IN October, the U.S. Congress passed a continuing resolution, which among other things, enabled the federal government to again raise its debt limit. Much of the media immediately praised the action, as the shut-down "crisis" was finally over, and the government re-opened for business.
However, little attention was given to the real crisis, a much deeper problem that is being disregarded within the beltway of our nation's capital - a true catastrophe that is also being utterly ignored by our own state's oblivious federal representatives.
Within 24 hours of this debt resolution sailing through the Congress, over $350 billion were borrowed - and the government's debt now officially stands well over $17 trillion. This is to say nothing of the untold trillions of dollars in unfunded liabilities the American taxpayer is expected to cover well into the future. As staggering as these numbers may be, very few in Washington, D.C. understand the magnitude of this national dilemma.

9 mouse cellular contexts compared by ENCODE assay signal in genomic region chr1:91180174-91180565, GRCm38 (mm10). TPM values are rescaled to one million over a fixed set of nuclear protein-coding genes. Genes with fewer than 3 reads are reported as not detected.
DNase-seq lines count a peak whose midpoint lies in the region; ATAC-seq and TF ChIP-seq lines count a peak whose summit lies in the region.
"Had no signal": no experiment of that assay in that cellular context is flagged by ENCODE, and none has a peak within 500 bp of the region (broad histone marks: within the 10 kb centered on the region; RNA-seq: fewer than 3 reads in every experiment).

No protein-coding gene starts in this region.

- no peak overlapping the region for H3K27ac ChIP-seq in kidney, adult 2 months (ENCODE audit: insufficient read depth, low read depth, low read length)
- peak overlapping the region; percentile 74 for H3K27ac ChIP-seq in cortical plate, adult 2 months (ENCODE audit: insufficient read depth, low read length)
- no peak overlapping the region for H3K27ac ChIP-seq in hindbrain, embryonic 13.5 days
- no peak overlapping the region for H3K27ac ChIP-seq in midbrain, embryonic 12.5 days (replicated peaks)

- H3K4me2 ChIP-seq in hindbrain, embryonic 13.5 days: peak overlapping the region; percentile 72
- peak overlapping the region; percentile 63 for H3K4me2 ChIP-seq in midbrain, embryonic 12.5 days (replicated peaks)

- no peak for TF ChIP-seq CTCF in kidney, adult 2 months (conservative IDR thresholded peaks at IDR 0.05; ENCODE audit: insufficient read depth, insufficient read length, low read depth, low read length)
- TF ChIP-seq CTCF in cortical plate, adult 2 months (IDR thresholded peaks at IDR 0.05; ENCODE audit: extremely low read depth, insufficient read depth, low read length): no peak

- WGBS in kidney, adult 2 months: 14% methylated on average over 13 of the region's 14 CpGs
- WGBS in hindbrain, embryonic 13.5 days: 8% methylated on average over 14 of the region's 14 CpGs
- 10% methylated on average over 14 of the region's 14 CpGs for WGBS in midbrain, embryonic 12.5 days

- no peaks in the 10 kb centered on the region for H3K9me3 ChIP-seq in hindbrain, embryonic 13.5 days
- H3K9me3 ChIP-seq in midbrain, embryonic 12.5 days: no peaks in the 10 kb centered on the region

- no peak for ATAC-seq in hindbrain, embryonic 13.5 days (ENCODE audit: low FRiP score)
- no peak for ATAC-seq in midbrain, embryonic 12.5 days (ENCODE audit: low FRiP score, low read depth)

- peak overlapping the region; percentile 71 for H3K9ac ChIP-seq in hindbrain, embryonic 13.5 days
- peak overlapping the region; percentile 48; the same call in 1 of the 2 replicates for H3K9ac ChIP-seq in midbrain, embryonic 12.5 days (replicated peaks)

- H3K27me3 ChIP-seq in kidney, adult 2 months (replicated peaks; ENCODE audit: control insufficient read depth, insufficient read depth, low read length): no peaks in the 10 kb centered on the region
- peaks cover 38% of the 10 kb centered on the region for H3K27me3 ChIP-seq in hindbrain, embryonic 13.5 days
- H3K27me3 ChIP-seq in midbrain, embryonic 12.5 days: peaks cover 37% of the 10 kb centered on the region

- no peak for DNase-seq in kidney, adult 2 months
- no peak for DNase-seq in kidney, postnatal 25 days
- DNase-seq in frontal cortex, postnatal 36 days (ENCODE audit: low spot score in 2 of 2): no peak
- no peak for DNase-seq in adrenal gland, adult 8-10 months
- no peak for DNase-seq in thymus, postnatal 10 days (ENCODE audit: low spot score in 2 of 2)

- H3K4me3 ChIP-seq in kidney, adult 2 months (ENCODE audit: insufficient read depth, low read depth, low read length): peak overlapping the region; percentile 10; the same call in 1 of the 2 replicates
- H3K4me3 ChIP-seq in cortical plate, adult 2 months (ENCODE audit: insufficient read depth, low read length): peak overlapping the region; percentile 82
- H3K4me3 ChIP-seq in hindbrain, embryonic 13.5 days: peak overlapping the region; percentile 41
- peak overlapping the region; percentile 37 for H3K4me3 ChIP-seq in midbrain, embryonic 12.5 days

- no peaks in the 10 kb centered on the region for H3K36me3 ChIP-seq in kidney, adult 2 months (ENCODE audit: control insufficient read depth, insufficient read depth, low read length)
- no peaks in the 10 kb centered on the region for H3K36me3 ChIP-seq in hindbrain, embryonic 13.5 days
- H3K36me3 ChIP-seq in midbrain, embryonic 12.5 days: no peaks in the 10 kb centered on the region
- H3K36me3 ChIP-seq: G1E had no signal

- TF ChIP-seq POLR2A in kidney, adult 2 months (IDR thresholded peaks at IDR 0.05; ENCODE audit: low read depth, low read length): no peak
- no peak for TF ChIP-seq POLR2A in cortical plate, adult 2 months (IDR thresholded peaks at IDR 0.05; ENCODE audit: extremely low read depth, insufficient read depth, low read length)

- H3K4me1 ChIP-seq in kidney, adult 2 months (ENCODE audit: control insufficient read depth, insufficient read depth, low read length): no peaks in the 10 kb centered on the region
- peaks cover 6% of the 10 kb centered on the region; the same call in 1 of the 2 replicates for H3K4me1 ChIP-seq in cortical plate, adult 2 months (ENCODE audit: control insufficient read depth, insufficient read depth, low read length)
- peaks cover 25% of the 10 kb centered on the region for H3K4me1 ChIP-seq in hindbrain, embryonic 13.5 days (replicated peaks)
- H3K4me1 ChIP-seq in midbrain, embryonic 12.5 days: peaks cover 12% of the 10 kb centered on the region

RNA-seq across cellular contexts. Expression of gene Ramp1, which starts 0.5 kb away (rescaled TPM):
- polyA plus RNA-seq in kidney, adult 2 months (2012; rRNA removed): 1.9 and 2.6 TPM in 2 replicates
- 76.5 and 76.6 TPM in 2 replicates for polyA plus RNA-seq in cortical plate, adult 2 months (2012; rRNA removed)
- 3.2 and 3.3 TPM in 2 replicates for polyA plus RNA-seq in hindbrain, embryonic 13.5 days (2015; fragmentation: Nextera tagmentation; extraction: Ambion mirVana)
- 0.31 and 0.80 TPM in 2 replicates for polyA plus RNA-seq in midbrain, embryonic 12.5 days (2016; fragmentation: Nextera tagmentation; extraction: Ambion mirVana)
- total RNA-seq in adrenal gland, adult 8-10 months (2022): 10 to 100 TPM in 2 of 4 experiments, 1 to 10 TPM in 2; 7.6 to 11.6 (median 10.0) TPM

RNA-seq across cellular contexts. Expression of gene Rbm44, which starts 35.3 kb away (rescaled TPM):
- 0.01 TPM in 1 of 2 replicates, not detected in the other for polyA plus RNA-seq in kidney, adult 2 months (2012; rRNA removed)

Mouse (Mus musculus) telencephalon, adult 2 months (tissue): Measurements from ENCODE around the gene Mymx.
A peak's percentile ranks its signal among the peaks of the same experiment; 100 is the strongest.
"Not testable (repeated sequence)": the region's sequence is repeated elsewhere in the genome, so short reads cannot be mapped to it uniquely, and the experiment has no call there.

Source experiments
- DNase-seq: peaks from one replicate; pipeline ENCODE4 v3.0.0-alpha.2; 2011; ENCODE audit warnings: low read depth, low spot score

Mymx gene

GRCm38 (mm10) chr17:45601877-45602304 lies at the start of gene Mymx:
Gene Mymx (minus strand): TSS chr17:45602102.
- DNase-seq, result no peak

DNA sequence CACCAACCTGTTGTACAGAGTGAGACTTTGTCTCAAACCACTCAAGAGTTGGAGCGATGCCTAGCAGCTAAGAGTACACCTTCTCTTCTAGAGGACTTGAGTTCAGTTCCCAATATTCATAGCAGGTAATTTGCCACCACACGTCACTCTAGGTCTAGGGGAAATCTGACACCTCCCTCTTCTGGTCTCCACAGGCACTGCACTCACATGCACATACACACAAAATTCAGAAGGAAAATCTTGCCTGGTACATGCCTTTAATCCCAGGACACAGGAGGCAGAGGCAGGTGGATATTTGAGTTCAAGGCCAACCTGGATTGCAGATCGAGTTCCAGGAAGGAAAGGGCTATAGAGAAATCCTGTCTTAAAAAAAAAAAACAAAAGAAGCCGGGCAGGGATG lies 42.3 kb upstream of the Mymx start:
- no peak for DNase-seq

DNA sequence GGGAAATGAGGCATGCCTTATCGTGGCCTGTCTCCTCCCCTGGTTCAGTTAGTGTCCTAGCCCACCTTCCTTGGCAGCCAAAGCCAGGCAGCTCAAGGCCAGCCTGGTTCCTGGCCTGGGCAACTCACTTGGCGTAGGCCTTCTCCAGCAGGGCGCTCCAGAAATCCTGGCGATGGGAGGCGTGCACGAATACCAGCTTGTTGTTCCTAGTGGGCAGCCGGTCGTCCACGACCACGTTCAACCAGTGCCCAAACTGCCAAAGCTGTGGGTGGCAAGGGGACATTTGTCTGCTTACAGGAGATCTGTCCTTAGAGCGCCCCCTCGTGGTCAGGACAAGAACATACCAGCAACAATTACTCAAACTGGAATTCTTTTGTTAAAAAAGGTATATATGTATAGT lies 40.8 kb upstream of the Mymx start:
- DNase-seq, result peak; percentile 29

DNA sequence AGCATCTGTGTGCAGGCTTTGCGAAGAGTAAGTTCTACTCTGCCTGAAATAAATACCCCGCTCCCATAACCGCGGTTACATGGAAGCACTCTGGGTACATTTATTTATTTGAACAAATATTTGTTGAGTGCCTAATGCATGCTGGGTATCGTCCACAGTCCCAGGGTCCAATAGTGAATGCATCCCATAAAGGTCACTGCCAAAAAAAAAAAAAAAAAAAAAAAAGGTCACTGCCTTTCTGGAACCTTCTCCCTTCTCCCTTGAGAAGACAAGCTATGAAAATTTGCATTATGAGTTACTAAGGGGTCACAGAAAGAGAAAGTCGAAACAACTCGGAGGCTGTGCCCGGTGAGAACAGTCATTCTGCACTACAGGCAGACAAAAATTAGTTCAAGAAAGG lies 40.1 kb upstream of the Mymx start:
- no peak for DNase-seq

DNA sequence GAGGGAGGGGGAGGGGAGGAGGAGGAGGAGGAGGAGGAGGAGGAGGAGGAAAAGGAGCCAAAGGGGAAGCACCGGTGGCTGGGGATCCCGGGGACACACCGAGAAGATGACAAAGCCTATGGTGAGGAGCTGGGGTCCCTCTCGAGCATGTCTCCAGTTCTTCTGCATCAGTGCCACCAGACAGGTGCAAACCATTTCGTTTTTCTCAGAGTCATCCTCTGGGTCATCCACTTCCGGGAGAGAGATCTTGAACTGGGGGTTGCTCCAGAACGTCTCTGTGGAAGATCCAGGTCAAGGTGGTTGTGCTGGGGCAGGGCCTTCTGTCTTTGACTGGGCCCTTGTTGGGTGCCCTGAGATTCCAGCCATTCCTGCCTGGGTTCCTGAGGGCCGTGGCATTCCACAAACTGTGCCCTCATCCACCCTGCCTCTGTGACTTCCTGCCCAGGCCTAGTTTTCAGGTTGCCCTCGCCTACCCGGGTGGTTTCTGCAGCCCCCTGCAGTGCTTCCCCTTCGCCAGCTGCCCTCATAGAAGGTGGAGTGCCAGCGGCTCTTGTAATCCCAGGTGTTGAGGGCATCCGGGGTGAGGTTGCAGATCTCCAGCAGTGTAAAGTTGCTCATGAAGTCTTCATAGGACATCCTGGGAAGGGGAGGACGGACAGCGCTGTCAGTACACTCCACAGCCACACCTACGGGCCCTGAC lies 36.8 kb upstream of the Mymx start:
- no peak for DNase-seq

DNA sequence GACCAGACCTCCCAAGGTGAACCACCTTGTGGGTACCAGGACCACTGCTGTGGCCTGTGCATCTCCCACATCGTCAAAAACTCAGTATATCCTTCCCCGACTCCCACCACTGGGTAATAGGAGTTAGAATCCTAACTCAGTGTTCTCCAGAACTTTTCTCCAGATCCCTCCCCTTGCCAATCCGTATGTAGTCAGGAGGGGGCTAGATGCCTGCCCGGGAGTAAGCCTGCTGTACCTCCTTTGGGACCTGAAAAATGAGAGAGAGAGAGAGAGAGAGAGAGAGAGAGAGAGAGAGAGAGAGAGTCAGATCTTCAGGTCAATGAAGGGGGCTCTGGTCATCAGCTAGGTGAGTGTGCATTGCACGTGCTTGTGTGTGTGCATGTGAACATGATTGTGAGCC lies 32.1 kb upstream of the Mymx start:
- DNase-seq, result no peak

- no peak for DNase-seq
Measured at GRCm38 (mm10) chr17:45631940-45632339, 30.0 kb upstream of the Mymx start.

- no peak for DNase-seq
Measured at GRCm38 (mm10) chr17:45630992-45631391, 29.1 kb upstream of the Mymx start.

This predicament grows even more dangerous once another little known fact is revealed. The trillion dollar deficits our government is continuing to spend are no longer coming from real "borrowed" money. The Chinese are no longer lining up to purchase American treasury bonds, and lend our government their savings. Despite popular opinion, very few foreigners are loaning money to the American government now.
So where is all of this "borrowed" money coming from?
Over the past several years, the largest buyer of American debt has now become the Federal Reserve, our country's central bank. To permit the federal government to desperately cling to spending money it doesn't have, last year alone the Federal Reserve purchased over 75 percent of all U.S. Treasury bonds. What does this mean?
To be clear, the Federal Reserve has zero resources at its disposal. So when the Fed steps in as the "lender of last resort," and buys U.S. government debt, new dollars are being created out of thin air.
In essence, the only thing the Fed does have at its disposal is the printing press, and this has become the new norm in Washington, D.C. The printing press is running at full speed ahead. Since 2008, trillions of new dollars have been "printed-up" to lend to the federal government, as well as to finance large, politically-connected banking institutions - in order to maintain some semblance of "solvency." Wall Street is booming, and so is Washington.
Turning to the printing press though is a dangerous notion, and a perilous path Washington D.C. has set its sights on. But this is nothing new. History is ripe with various government regimes utilizing the printing press as a means to grow government power.